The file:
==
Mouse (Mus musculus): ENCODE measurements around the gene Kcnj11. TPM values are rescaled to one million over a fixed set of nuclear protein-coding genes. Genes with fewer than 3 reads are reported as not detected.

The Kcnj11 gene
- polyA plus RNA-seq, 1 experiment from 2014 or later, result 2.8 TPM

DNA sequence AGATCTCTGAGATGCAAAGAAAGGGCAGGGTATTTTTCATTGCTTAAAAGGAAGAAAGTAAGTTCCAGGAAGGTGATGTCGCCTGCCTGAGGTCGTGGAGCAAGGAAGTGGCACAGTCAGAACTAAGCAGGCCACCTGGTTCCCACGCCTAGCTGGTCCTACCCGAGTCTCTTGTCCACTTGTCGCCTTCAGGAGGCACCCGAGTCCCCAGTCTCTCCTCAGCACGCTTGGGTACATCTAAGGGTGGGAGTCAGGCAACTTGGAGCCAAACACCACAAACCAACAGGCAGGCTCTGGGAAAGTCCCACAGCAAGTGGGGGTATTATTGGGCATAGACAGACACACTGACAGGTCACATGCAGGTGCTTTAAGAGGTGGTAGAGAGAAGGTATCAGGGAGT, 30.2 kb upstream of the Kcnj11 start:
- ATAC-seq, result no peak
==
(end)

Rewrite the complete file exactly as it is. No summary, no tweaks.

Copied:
Mouse (Mus musculus): ENCODE measurements around the gene Kcnj11. TPM values are rescaled to one million over a fixed set of nuclear protein-coding genes. Genes with fewer than 3 reads are reported as not detected.

The Kcnj11 gene
- polyA plus RNA-seq, 1 experiment from 2014 or later, result 2.8 TPM

DNA sequence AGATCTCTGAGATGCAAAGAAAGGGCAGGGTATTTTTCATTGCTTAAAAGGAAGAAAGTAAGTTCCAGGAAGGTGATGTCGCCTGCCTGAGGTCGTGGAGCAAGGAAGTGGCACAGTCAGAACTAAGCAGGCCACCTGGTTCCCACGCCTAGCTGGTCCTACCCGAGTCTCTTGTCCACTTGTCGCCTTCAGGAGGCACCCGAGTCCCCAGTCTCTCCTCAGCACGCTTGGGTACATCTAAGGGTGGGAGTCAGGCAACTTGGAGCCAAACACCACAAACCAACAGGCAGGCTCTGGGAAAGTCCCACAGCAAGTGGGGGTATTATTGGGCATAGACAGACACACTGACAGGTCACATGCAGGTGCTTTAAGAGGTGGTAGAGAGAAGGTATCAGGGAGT, 30.2 kb upstream of the Kcnj11 start:
- ATAC-seq, result no peak